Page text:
Zoë discovered the secret attic, the beating heart of her little bungalow, on the morning after she settled in. She had long contemplated buying the house that had been built in the midst of a lattice of old irrigation canals on former farmland, a place that was neither land nor water, even though its owner was dismissive of her intentions from the start. He believed that, at best, she was acting on behalf of someone else, a lover perhaps; but on the day of the sale, he was, in truth, no less surprised than were the Jacobins upon receiving the verdict of virgo intacta in the aftermath of Marat’s assassination. Zoë appeared completely alone, completely self-composed and eager, on foot and with papers in hand at the title notary’s on the last day of the month.
It was an early spring dusk as cool as autumn when she took possession of the modest dwelling. The hazy white sun in a sapphire mist sank low at the tree-garlanded horizon. A slight breeze whistled. The somber, empty windows looked like black ice. She set down the load of boxes and quilts she had carried up the road on an old wooden bench, and tied back her long, dark hair with a cotton scarf. The eaves of the porch became old rakes with tired arms outstretched in anger—histrionic, insouciant, giving stern, witless warnings to foolish young dissolutes not to follow in their path. She didn’t care for them at all, and with great severity stipulated that they were never, ever, to cross her threshold. She turned her key and went inside.
The electricity had not been connected, so Zoë spent the rest of the evening dusting and swabbing by candlelight. The solitude and quiet were broken only by the cry of an owl, once the buff, brackish moon began burning in the transom. And the whispered flutter of white moths at the window, careless as children. It was delightful to curl up alone on the floor in a bright scrap quilt at the end of the evening and pretend to be a pretty white cat, one that ate cakes soaked in wine in lieu of bright eaglets. She would have roommates eventually, and in the morning would begin setting up her shop and the garden. She laughed as she thought of a story she had read the day before about a traffic camera that acquired sentience and began snapping drivers for moral peccadilloes—rudeness, road rage, obscene gestures, and the like. Zoë was delighted by life’s little moments, and she drifted off to sleep pleased with the world and herself.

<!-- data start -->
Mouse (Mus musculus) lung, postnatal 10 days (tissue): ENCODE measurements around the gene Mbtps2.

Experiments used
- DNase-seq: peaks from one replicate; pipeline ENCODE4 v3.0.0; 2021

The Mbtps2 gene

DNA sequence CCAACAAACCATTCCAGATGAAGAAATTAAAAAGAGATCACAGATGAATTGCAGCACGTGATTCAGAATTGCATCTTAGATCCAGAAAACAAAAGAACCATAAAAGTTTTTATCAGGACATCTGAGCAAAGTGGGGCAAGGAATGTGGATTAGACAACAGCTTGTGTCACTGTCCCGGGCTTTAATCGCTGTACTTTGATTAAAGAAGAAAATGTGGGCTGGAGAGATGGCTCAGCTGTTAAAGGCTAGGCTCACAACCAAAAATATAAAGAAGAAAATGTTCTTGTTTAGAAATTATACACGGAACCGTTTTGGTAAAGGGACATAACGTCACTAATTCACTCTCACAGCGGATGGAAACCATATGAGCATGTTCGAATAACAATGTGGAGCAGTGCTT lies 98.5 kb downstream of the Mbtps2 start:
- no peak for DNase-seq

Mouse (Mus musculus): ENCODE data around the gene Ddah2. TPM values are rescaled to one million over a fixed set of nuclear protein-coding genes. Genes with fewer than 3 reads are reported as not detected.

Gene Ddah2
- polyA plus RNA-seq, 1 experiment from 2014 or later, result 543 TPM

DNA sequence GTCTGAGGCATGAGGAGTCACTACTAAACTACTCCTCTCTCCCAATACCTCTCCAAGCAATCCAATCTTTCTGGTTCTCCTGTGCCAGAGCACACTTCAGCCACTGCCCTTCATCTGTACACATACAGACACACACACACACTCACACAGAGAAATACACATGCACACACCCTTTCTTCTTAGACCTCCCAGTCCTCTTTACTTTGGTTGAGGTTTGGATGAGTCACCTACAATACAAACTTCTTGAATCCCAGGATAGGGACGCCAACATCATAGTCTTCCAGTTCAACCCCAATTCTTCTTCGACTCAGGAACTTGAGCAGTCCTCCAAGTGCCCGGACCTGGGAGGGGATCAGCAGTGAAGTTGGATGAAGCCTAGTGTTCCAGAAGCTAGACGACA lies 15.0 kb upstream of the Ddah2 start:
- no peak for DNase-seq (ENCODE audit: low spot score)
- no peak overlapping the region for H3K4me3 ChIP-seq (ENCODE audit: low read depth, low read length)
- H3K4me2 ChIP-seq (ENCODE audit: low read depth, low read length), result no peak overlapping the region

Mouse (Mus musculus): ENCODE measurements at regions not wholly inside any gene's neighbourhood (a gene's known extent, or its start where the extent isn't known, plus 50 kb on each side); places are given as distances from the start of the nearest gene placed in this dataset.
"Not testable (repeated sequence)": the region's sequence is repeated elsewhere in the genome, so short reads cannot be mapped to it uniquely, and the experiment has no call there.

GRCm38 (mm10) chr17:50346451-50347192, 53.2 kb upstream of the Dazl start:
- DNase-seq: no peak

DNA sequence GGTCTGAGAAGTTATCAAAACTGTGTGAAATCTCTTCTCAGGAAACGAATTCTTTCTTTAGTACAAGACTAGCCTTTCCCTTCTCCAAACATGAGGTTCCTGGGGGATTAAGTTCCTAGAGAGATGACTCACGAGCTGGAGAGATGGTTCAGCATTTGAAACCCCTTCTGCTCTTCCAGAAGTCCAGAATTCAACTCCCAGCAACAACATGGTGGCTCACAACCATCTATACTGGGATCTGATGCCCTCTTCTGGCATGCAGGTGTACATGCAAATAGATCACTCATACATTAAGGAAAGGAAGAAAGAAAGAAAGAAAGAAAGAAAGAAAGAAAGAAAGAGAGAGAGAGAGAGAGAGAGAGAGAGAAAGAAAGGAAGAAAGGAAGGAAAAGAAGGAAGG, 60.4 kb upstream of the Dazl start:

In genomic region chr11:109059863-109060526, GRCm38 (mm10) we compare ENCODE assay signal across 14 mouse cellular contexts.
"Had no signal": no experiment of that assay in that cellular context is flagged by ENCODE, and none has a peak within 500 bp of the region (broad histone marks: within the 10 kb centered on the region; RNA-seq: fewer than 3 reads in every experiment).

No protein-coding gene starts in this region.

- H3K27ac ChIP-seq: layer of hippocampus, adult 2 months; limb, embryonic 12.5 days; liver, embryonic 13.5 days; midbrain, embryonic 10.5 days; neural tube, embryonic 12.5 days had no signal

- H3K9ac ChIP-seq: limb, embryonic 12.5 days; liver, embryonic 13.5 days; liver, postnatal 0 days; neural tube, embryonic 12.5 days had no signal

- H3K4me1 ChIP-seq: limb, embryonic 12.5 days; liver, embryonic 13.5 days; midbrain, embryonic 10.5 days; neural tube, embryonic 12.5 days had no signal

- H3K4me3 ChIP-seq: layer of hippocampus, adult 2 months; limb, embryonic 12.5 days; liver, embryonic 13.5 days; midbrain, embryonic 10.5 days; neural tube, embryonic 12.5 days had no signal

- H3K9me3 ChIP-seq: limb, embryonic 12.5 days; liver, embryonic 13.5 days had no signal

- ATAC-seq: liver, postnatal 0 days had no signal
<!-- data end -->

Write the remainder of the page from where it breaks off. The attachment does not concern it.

In the morning the garden was warm and humid, with flowers of varieties both wild and tame, whorls of pastels and mounds of champagne foam, azaleas and spireas and hydrangeas, tall serrated grasses, lilies with tongues and stripes and hanging stamens, grapevines with supple, new-sprung leaves that clung to stone walls by tendrils of lace. The free air was filled with bees and dragonflies going about their business, and Zoë sat like a queen among them, her green eyes filled with rivers, lands and continents in the soothing arbor light beneath funeral cypresses and great oak trees. Under a long, alpaca shawl she wore an immaculate white blouse with carved wooden buttons, and an immaculate red-and-black patchwork skirt that smelled of the cloying soap berries she used for washing. Her fingers were sticky from a plum batter-cake she had eaten for breakfast, and she rinsed them in a rusty fishpond that held water but no fish. She watered the strawberry and lemon balm plants that had burst through the earth from fragile runners only days before, and watched the bright morning sunlight glitter as it met the dormer windows of her very own attic.